The Hand That Feeds
Mahoma Lopez, Virgilio Aran, Ben Dictor, Diana Ortiz
DOC NYC 2014: 16 Nov 2014
Most films about undocumented immigrants in America have focused on their complicated legal status, struggles crossing borders or difficulties living in a foreign land. However, relatively few have zeroed in on the issues they face in the workplace. Many US citizens might imagine that the undocumented don’t have any rights at all when it comes to jobs. But it’s one thing to think that and another to see it, as we do in The Hand That Feeds, where we view one of those immigrants’ actual paychecks: $290 for 60 hours of week. In the state of New York, minimal worker protections extend even to the undocumented, even if employers might think any kind of exploitation is legal.
Robin Blotnick and Rachel Lears’ inspirational film, screening at DOC NYC on 20 November, is not terribly complicated or far-reaching. But it tells a powerful story that we don’t often see in movies. The filmmakers track what happens when, in late 2011, some workers at a 24-hour Hot & Crusty deli on Manhattan’s Upper East Side become disgusted enough with their treatment that they start to organize. Nothing they are asking for sounds radical: they want to be paid the minimum wage and overtime, have safe work conditions, and most importantly, be treated with respect.
When the company asserts they have no right to unionize, the workers organize a union with the help of volunteers from the labor group, the Laundry Workers Center. When this action is stonewalled, the workers’ tactics escalate, from handing out flyers at work to occupying the entire deli. Management matches them for each escalation, and pretty soon “arrestable” workers (meaning volunteers with documentation) are being hauled away by the police.
The Hand That Feeds depends on its subjects, their capacity to tell their stories, their charisma on screen. The filmmakers here are lucky in that the protest organizers are a good-natured bunch with the kind of patient humor that stands their efforts in strong contrast to the brasher antics of the Occupy Wall Street types who briefly coordinate with their protest. The barrel-chested and shy Mahoma is something like a hero here, calmly facing arrest and deportation at every protest, no matter that each time, he knows he may never see his family again.
In addition to such personal experiences, Blotnick and Lears’s film also considers complex questions about justice, and also subtly depicts the workers in ways that avoid turning them into saints on a crusade. As the protestors tweak their methods to increase pressure on management, The Hand That Feeds is transformed into the necessary record of a fight for the most basic sorts of human rights.
Little White Lie
Another sort of experience is recorded in Little White Lie, screening at DOC NYC 19 November. As a child, Lacey Schwartz disbelieved what she was told, that she came “from a long line of New York Jews”. In her absorbing personal essay of a film, she reveals that she eventually came to see another reality, one involving a far more complicated set of identities in her background, namely, that her father was black. As we look at Schwartz on screen, we might be thinking that that she missed some obvious clues. But that’s one of her film’s points: we typically don’t question lies we’re told as children.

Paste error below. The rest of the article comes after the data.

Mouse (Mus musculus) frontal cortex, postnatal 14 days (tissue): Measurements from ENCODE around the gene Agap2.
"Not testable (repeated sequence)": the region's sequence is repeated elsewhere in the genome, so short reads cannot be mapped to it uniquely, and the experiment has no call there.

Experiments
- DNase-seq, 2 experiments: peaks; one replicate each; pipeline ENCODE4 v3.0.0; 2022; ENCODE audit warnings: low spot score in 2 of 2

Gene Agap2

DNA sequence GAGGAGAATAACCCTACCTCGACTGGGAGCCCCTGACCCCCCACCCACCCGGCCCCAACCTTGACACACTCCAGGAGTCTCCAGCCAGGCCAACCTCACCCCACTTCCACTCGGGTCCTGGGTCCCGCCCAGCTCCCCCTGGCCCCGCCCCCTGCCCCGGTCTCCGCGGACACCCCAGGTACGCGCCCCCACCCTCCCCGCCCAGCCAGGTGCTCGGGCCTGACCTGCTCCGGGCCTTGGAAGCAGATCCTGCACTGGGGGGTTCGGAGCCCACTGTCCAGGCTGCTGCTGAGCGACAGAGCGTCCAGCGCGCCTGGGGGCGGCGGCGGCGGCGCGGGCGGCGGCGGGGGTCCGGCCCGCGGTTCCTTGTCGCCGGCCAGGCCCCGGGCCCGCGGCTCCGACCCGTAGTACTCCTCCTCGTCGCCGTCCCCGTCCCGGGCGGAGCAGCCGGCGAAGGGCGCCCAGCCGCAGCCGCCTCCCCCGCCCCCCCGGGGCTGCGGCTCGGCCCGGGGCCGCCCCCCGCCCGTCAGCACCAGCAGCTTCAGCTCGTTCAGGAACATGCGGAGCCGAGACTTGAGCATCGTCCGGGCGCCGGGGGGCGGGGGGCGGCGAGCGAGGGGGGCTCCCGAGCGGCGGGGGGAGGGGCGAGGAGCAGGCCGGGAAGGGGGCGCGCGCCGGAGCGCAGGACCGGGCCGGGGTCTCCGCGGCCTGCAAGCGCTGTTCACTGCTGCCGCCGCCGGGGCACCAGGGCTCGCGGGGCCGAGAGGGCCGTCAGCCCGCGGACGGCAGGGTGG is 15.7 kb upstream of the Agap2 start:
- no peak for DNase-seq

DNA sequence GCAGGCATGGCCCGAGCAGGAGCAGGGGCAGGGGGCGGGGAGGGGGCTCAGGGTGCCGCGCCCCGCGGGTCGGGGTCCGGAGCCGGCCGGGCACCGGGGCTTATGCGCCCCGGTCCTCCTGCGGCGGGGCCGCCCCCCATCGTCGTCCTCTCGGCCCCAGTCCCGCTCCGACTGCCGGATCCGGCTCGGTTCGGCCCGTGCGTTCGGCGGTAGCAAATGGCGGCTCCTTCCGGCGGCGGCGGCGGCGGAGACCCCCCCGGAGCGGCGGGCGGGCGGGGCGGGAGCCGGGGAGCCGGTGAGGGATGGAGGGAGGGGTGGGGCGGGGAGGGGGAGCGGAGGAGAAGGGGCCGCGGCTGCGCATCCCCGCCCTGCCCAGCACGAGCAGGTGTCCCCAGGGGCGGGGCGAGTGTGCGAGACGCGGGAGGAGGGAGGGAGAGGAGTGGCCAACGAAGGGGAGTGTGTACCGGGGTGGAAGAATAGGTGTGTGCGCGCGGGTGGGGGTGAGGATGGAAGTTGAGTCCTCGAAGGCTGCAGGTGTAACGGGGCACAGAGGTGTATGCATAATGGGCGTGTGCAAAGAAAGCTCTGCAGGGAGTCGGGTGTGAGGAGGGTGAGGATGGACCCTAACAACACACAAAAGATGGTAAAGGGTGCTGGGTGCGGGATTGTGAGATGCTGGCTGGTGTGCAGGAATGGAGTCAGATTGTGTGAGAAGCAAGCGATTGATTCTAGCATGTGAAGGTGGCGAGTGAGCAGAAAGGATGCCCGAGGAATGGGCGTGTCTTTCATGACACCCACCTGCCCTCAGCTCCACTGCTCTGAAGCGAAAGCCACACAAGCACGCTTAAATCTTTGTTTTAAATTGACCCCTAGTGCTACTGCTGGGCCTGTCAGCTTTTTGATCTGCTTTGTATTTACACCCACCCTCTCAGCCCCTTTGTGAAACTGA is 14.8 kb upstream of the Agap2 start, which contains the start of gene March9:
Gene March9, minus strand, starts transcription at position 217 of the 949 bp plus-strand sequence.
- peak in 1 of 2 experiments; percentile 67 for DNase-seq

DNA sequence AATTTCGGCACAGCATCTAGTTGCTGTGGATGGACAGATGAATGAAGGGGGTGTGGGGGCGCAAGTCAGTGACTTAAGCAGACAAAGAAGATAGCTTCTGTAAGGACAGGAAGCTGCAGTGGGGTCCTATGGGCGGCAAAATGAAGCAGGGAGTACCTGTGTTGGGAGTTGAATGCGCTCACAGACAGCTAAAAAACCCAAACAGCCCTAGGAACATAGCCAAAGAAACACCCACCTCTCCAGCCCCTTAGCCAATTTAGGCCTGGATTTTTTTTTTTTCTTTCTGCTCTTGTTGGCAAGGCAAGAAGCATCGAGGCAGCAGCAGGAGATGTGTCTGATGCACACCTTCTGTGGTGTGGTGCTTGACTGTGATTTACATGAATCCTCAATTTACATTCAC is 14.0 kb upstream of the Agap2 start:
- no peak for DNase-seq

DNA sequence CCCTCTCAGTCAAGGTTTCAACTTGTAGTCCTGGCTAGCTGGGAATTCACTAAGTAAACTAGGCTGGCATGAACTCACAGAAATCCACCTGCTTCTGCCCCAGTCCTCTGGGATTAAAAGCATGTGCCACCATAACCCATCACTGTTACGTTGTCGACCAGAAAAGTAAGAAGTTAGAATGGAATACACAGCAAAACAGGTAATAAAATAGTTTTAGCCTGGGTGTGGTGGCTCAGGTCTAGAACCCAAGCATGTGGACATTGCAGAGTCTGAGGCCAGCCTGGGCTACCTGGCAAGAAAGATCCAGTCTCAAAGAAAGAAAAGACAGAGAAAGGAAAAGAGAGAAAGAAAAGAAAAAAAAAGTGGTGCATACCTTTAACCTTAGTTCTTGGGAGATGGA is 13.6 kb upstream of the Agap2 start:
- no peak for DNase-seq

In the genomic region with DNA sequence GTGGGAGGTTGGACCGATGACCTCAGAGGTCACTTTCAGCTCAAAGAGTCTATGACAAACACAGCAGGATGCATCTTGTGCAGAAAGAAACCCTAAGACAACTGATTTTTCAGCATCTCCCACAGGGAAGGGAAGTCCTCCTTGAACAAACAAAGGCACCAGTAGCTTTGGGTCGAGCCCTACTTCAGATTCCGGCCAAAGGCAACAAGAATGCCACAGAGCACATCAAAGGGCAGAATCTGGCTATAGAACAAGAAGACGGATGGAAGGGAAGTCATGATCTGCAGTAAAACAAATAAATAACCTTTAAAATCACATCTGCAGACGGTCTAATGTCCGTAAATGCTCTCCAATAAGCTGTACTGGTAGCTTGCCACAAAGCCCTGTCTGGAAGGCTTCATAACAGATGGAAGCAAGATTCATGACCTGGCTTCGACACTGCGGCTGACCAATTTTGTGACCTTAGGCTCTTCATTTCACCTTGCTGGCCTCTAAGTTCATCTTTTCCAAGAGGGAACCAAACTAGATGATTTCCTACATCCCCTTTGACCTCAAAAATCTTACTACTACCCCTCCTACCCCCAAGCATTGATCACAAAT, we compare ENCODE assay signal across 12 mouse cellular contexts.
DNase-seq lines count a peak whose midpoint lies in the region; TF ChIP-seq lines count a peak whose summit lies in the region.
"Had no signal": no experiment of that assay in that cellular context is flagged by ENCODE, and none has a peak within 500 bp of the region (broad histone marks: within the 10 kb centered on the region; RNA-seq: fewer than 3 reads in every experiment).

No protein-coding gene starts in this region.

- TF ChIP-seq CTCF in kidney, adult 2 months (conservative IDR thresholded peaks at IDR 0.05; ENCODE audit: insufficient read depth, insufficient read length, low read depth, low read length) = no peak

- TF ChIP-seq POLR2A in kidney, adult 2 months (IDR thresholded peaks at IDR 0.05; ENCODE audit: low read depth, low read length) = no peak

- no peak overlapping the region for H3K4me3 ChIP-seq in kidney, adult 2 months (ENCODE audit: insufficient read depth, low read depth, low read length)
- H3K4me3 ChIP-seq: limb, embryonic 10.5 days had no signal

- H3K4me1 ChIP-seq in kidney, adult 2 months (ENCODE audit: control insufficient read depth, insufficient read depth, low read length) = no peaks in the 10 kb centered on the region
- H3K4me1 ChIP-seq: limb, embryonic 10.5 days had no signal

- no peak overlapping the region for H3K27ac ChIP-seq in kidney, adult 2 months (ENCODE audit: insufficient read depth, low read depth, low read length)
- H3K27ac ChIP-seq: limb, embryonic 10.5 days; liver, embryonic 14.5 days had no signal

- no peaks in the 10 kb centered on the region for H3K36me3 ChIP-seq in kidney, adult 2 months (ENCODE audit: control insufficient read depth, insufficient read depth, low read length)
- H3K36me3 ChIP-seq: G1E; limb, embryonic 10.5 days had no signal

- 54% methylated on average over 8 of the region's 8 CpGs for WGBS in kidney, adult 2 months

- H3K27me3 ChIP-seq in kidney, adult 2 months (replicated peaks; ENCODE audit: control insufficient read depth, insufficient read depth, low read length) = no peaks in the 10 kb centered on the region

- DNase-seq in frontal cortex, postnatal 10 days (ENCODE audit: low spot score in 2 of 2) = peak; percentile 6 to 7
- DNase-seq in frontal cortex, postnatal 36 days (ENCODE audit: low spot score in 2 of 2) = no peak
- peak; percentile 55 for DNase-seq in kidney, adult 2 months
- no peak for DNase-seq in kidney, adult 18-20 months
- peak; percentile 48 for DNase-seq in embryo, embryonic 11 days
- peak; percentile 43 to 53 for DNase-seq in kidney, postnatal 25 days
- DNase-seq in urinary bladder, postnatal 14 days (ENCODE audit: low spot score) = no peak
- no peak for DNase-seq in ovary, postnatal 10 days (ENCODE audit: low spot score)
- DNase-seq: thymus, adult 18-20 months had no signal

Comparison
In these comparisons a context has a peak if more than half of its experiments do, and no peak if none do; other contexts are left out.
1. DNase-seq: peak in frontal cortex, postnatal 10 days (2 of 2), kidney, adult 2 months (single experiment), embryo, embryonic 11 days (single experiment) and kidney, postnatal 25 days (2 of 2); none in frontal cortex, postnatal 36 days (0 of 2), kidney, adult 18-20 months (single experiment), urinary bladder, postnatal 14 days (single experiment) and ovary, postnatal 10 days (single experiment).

Little White Lie
DOC NYC 2014: 16 Nov 2014
“I grew up believing I was white,” Schwartz says. The childhood she describes is a happy one on the surface, surrounded by family members and loved. She was born in 1977, just a few years after her parents moved from Brooklyn, where they grew up, to Woodstock, New York. At school, she never faced questions about her race, her “difference” attributed to a dark-skinned Sicilian grandfather. But in high school, her black classmates assume that she knew she was black and was trying to pass as white.
When the truth comes out in the film, it’s a long and drawn-out affair. Schwartz isn’t rewarded with one simple explanation, like somebody being handed their DNA-derived family tree on Finding Your Roots. Instead, she endures numerous confrontations and moments of confession, enough so that we start to feel uncomfortable during personal scenes that are already awkward are further complicated by the insertion of a camera. Schwartz’s father is a distant figure who appears disinclined to talk about this part of his past. Schwartz’s mother teases out the necessary information a little bit at a time, as though she imagines that if she delays long enough she won’t have to explain too much.
With these elusive subjects before her camera, Schwartz narrates the film with a straightforward ardor, like an undergraduate putting together a particularly accomplished video essay project. The structure and style couldn’t be simpler. But as a journal of personal discovery, Little White Lie is rich and complex, stippled with surprising revelations. Along with the investigation into her heritage, Schwartz also discovers a more general and troubling truth, a willful blindness on the part of almost everybody involved. “We found ways,” she says, “to see what we wanted to believe.”